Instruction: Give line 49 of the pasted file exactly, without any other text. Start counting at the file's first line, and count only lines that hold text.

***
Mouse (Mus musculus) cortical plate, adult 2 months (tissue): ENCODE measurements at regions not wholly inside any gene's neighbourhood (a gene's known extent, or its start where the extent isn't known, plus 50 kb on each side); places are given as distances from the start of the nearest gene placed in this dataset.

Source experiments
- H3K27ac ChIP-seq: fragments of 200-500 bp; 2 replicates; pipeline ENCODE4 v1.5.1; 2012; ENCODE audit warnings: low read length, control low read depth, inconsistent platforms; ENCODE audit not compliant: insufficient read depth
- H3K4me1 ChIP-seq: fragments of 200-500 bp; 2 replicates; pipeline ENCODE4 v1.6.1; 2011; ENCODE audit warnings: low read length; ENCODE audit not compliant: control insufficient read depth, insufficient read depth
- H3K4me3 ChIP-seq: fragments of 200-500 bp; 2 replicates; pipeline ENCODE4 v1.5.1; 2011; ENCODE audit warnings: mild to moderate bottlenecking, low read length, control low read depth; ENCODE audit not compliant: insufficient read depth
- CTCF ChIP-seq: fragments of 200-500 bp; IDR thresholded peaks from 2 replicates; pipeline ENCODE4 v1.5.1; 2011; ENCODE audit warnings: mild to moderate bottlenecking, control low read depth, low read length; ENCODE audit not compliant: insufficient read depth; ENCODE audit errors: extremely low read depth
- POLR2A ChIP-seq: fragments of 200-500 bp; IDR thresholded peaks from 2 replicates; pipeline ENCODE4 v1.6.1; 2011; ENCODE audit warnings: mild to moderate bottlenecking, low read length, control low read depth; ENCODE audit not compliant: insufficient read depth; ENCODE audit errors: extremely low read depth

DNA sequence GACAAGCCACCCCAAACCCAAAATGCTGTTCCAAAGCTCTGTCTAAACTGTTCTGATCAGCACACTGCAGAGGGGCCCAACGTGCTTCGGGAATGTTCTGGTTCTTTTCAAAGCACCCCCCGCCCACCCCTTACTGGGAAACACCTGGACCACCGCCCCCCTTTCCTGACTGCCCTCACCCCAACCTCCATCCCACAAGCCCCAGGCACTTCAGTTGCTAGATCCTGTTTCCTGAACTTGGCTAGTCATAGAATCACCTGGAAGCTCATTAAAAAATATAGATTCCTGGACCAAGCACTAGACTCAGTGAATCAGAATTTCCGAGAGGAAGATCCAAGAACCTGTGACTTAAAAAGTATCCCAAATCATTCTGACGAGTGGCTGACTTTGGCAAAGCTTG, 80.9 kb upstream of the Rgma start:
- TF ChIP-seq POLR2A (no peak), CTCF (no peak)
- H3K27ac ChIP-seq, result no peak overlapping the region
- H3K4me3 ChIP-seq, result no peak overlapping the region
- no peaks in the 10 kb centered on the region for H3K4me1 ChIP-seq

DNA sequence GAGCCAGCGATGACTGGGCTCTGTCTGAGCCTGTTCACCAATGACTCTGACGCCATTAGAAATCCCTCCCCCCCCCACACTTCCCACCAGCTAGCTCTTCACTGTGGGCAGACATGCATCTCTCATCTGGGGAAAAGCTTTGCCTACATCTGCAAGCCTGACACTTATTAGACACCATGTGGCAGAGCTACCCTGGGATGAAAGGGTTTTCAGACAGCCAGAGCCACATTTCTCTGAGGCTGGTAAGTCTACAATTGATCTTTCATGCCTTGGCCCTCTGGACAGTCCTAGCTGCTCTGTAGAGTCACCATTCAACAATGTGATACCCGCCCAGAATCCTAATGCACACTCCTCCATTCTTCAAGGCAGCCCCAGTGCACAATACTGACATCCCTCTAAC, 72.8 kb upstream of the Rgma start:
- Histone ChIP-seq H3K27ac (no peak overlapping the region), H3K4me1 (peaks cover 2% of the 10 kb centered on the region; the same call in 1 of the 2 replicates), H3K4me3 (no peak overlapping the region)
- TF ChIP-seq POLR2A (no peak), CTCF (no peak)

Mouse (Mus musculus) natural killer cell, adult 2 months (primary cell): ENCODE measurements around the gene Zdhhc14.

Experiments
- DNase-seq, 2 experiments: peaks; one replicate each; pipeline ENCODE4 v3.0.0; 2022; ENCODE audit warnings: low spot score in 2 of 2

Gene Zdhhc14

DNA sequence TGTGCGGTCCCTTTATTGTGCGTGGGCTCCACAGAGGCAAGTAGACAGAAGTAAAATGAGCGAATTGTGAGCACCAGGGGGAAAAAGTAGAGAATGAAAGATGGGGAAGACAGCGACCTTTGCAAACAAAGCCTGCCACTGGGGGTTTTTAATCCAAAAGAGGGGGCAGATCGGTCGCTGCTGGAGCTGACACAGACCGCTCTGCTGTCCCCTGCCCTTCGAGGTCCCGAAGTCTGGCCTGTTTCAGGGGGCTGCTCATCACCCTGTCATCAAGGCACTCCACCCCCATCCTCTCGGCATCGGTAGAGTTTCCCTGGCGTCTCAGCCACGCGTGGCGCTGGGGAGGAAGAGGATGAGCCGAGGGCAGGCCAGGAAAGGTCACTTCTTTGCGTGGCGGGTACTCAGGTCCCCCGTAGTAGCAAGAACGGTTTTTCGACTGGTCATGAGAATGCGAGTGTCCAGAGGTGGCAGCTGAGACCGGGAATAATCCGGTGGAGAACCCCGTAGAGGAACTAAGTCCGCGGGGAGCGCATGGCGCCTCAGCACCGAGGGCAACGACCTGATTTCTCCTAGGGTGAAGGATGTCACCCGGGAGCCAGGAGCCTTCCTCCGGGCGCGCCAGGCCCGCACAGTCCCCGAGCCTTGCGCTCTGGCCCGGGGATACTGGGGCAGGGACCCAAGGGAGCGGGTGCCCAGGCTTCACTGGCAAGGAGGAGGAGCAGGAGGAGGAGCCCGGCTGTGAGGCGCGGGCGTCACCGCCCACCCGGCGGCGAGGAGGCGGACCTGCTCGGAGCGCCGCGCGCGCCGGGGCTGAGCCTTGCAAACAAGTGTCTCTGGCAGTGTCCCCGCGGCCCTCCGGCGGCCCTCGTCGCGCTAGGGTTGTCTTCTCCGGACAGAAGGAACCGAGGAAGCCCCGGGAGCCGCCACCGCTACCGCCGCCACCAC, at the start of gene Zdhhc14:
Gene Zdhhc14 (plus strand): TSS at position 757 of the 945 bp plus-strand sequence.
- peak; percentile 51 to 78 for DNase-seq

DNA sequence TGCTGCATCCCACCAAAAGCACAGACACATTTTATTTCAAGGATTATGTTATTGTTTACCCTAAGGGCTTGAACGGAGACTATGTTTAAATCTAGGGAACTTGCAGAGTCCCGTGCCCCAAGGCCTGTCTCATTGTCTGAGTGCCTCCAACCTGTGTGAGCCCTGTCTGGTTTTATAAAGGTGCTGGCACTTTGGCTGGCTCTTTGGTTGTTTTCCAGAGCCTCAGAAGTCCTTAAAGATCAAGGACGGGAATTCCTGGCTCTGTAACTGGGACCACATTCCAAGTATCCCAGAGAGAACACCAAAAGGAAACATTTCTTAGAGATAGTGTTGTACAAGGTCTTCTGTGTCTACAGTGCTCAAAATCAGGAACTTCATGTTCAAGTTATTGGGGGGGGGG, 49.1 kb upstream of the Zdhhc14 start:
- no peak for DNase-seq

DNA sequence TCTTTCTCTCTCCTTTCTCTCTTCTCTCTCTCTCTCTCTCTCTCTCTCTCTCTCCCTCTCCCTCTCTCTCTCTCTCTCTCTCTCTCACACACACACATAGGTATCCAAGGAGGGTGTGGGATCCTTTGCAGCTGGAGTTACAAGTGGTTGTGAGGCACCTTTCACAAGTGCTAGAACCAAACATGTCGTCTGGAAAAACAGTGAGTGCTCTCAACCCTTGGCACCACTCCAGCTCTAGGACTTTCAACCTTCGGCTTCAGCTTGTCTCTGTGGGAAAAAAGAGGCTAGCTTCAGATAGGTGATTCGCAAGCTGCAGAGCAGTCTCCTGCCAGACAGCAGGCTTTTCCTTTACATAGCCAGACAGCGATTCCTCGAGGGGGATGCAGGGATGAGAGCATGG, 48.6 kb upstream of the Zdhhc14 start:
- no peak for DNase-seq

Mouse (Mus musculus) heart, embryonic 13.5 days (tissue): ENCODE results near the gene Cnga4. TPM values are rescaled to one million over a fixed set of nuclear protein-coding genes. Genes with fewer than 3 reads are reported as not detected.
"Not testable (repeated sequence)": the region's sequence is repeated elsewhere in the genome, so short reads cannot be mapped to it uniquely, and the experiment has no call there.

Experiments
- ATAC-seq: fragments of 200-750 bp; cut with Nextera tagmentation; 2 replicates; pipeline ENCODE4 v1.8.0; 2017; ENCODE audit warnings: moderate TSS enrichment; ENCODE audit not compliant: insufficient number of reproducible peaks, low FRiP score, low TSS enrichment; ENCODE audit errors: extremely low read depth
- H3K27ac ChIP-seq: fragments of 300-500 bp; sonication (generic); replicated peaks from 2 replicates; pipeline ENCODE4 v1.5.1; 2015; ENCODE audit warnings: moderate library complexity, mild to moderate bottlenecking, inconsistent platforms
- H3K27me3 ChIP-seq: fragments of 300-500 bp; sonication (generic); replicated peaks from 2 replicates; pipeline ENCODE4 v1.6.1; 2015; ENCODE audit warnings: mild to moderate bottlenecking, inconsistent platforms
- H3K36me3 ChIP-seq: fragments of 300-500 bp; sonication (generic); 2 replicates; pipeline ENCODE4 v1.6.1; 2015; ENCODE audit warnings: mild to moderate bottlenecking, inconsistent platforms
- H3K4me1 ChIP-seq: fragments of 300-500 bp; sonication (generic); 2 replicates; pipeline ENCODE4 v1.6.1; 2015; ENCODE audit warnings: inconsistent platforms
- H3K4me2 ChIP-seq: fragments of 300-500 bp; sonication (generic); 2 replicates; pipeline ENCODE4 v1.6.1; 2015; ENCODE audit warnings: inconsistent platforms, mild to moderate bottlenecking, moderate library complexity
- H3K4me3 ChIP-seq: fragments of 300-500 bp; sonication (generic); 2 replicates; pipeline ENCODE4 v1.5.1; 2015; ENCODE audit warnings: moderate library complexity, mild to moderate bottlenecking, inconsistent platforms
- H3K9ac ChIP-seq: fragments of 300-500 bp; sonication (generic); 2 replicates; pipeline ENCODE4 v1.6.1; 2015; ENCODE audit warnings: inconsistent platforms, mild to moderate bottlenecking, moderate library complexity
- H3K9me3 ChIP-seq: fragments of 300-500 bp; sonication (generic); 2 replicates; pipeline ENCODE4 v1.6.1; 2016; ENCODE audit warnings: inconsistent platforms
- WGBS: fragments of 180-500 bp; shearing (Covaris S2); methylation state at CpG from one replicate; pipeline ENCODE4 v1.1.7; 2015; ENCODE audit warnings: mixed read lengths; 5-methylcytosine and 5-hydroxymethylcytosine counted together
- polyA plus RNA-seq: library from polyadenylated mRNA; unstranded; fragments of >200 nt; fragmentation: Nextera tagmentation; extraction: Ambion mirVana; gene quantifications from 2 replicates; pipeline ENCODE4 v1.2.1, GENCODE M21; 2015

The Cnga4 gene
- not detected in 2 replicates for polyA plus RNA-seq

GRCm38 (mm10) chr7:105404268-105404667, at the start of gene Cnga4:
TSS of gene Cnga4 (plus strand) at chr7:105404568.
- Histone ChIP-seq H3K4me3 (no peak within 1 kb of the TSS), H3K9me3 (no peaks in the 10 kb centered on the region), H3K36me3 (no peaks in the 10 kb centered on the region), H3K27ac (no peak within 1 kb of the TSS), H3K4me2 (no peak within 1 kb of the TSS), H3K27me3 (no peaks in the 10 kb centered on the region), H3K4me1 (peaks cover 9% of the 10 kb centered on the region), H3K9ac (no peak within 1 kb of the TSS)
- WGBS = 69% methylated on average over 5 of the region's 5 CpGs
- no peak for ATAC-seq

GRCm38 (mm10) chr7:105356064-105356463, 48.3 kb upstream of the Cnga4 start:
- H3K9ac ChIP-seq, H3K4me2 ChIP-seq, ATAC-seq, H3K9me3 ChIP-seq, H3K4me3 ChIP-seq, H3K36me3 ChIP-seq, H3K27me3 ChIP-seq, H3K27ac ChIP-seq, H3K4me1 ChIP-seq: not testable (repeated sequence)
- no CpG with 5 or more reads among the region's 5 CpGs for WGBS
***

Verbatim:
- H3K9ac ChIP-seq, H3K4me2 ChIP-seq, ATAC-seq, H3K9me3 ChIP-seq, H3K4me3 ChIP-seq, H3K36me3 ChIP-seq, H3K27me3 ChIP-seq, H3K27ac ChIP-seq, H3K4me1 ChIP-seq: not testable (repeated sequence)